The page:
Artemis is one of the goddesses in the ancient Greek pantheon; she is a headstrong woman, a hunter and a modest virgin. Her twin brother is the messenger-god Apollo, and the two often travel and encounter struggles together.
Artemis' mother was Leto, and her father was Zeus, the ruler of the gods. She is the equivalent of the Roman goddess Diana.
Artemis was a proud goddess, and several stories show her taking revenge on those who slight her. For example, Niobe — a woman with 14 children — once mocked Artemis and Apollo's mother, so the twins came down from Olympus to kill all of Niobe's children. In another story, Artemis murdered a hunter named Actaeon because he saw her bathing in the nude. This upset Artemis because she was a virgin goddess, so she turned Actaeon into a stag, and he was killed by his own hunting dogs.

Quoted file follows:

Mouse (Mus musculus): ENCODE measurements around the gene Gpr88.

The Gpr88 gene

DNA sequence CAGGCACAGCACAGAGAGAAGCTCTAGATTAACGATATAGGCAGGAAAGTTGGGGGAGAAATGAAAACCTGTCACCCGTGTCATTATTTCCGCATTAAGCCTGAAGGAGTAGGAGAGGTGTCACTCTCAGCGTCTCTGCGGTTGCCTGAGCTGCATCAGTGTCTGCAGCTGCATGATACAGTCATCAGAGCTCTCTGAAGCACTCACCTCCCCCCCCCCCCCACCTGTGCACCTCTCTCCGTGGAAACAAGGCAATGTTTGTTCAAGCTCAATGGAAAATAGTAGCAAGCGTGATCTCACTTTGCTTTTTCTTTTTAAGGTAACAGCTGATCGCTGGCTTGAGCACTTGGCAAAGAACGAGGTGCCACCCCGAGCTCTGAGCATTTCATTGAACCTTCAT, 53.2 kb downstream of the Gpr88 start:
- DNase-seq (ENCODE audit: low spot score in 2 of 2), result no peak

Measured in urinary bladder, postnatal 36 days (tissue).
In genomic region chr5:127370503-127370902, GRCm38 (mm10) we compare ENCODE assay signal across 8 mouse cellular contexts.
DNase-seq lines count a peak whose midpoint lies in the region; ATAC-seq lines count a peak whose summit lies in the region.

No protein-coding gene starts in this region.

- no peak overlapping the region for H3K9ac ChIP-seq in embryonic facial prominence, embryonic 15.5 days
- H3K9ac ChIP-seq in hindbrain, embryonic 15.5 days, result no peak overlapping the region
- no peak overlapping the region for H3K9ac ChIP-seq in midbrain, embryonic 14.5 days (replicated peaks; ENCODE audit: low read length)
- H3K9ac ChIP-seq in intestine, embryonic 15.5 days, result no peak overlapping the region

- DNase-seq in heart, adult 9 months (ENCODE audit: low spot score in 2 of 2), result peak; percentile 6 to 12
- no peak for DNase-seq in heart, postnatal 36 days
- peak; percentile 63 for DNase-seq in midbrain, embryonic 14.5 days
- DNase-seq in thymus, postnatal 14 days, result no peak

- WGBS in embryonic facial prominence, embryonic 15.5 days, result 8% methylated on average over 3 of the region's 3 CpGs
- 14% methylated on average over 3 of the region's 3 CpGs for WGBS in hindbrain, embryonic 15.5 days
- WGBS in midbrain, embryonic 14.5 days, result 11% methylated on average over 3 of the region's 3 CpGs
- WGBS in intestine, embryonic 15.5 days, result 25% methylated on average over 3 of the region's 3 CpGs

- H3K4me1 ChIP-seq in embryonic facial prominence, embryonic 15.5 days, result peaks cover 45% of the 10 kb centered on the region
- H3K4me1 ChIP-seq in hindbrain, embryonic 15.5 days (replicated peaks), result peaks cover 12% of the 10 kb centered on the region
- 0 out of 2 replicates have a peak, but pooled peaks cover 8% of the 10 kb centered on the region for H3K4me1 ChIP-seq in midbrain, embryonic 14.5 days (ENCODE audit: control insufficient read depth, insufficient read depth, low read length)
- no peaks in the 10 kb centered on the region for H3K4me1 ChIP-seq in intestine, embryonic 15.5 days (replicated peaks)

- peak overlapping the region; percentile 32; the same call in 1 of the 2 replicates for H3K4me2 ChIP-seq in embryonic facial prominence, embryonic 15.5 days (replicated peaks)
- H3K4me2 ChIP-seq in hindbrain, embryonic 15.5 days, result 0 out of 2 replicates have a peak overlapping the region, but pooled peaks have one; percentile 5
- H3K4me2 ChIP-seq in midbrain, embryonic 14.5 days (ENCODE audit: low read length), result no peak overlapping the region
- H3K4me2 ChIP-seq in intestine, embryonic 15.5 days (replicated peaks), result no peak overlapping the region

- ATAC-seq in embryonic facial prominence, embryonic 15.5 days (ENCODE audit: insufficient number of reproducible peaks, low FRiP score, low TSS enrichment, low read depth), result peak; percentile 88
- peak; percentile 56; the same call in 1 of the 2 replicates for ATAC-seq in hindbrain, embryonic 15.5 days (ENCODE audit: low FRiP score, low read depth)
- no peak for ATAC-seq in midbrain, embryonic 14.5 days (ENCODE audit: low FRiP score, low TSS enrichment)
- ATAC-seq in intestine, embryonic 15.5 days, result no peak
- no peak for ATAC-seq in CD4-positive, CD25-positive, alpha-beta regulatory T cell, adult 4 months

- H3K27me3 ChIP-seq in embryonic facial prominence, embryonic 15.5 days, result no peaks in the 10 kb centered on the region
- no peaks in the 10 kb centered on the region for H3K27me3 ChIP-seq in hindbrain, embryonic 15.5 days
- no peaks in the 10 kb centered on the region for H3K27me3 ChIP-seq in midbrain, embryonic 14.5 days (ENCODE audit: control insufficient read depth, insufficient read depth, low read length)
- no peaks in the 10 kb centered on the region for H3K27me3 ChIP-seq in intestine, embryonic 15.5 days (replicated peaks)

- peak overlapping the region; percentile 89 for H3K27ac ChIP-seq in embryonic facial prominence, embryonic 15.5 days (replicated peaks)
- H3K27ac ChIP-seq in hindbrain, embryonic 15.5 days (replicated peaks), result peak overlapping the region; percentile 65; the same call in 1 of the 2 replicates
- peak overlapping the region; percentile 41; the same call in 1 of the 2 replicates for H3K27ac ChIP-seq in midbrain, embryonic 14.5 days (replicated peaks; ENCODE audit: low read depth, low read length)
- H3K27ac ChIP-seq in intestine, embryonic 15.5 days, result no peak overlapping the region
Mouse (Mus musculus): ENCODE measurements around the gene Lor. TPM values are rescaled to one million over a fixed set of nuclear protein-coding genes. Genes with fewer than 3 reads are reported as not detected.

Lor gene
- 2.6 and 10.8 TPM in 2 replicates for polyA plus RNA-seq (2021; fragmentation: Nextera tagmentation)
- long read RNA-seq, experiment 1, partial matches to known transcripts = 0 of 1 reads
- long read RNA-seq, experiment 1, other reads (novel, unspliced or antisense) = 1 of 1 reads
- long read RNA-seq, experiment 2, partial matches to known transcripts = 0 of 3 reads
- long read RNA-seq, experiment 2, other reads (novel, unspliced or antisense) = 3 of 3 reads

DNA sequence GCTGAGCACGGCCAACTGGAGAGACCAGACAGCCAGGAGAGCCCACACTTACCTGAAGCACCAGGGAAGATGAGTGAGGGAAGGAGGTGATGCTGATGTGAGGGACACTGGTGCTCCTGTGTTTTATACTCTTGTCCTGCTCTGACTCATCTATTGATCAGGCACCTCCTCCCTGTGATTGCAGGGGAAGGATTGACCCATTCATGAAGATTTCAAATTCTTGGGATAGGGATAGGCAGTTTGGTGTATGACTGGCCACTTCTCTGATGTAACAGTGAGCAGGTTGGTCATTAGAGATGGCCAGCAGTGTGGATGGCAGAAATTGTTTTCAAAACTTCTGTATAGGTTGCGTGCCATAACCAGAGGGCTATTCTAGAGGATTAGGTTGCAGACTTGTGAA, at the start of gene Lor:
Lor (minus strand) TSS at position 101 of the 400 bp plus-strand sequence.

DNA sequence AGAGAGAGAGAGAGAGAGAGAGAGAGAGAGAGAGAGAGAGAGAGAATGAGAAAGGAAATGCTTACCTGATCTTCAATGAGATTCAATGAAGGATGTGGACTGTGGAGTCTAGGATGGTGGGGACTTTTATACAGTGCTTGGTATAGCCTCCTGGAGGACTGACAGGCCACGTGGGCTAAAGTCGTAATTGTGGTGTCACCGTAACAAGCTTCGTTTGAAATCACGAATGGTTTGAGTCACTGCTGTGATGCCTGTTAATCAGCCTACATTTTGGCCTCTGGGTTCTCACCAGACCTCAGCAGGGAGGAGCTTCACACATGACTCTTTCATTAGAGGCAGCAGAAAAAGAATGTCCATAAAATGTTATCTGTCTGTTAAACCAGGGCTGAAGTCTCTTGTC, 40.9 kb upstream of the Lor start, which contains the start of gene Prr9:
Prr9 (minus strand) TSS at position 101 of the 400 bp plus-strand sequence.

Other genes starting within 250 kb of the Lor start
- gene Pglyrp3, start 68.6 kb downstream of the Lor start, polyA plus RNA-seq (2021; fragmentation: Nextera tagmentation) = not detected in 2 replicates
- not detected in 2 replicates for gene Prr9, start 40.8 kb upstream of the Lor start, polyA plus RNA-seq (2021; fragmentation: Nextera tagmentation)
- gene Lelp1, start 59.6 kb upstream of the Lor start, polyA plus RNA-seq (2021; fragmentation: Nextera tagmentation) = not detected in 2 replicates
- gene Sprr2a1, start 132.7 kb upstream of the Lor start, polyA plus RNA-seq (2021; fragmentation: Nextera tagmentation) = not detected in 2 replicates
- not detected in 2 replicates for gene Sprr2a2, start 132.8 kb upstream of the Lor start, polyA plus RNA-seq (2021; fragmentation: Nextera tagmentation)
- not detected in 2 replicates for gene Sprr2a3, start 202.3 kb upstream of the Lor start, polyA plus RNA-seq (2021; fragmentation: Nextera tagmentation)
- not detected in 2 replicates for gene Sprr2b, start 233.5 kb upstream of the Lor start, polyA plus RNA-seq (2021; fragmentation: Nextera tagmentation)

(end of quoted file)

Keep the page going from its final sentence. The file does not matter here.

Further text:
Artemis often helped heroes in need. She aided Hercules during his Twelve Labors and healed Aeneas when he was wounded during the Trojan War. Artemis took the side of the Trojans during this war and intervened at several crucial moments throughout Homer's Iliad.
Her personality was individualistic and free-spirited yet kind. She was a patron goddess of hunting but also of childbirth and the safety of young children. This sort of dual personality in a single god or goddess was very common in Greek and Roman mythology.